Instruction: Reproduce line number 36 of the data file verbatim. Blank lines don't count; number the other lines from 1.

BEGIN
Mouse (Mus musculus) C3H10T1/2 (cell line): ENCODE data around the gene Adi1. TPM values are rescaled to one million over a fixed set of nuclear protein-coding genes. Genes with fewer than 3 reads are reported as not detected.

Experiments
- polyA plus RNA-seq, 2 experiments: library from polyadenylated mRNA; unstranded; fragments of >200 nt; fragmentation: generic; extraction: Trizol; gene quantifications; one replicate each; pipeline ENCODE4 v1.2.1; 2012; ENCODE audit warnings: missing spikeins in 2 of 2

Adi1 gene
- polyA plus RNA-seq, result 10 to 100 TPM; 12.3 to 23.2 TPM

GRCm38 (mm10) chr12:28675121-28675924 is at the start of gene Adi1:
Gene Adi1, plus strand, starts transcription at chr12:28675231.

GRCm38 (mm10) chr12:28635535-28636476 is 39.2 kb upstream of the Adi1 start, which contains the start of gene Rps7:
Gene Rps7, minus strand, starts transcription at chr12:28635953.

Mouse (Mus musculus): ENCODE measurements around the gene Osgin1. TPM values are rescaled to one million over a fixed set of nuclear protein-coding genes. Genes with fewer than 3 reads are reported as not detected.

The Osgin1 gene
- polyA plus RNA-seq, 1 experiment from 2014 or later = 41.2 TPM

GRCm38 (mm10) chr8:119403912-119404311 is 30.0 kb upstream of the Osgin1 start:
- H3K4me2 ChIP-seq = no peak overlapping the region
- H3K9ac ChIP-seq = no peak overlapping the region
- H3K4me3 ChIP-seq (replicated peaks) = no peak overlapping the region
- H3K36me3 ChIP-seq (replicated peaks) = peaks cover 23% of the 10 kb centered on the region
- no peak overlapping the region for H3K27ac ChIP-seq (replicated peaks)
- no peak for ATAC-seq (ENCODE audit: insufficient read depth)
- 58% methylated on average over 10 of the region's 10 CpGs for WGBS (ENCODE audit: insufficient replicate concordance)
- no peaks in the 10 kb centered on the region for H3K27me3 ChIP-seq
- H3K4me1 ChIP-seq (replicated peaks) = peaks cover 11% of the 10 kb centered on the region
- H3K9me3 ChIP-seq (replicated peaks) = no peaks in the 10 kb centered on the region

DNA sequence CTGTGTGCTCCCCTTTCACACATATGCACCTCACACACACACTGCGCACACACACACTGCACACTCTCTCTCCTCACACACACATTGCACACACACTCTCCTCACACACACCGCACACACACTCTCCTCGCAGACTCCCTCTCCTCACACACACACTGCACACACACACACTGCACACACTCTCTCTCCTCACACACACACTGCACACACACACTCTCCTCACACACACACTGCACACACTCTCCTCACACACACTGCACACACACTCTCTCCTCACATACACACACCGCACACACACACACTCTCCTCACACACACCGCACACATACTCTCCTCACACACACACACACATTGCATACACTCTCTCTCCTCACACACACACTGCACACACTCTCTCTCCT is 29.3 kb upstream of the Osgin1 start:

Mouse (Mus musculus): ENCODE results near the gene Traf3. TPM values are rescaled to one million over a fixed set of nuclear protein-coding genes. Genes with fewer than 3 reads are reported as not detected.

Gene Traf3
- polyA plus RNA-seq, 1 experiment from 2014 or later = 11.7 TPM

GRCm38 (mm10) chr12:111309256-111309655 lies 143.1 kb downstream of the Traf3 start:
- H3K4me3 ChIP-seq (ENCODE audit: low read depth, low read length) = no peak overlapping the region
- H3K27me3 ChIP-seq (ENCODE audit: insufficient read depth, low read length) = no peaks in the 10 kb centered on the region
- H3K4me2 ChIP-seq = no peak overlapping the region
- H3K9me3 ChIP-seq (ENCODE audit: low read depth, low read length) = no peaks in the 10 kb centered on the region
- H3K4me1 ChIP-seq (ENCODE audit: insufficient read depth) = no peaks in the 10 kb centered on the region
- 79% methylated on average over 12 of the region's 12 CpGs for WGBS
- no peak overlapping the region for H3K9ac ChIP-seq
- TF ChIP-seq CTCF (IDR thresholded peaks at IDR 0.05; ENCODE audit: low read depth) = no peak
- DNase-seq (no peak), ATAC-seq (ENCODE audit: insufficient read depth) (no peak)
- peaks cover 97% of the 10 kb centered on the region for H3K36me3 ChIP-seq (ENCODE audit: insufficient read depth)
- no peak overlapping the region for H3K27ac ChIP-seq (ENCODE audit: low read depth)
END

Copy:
- TF ChIP-seq CTCF (IDR thresholded peaks at IDR 0.05; ENCODE audit: low read depth) = no peak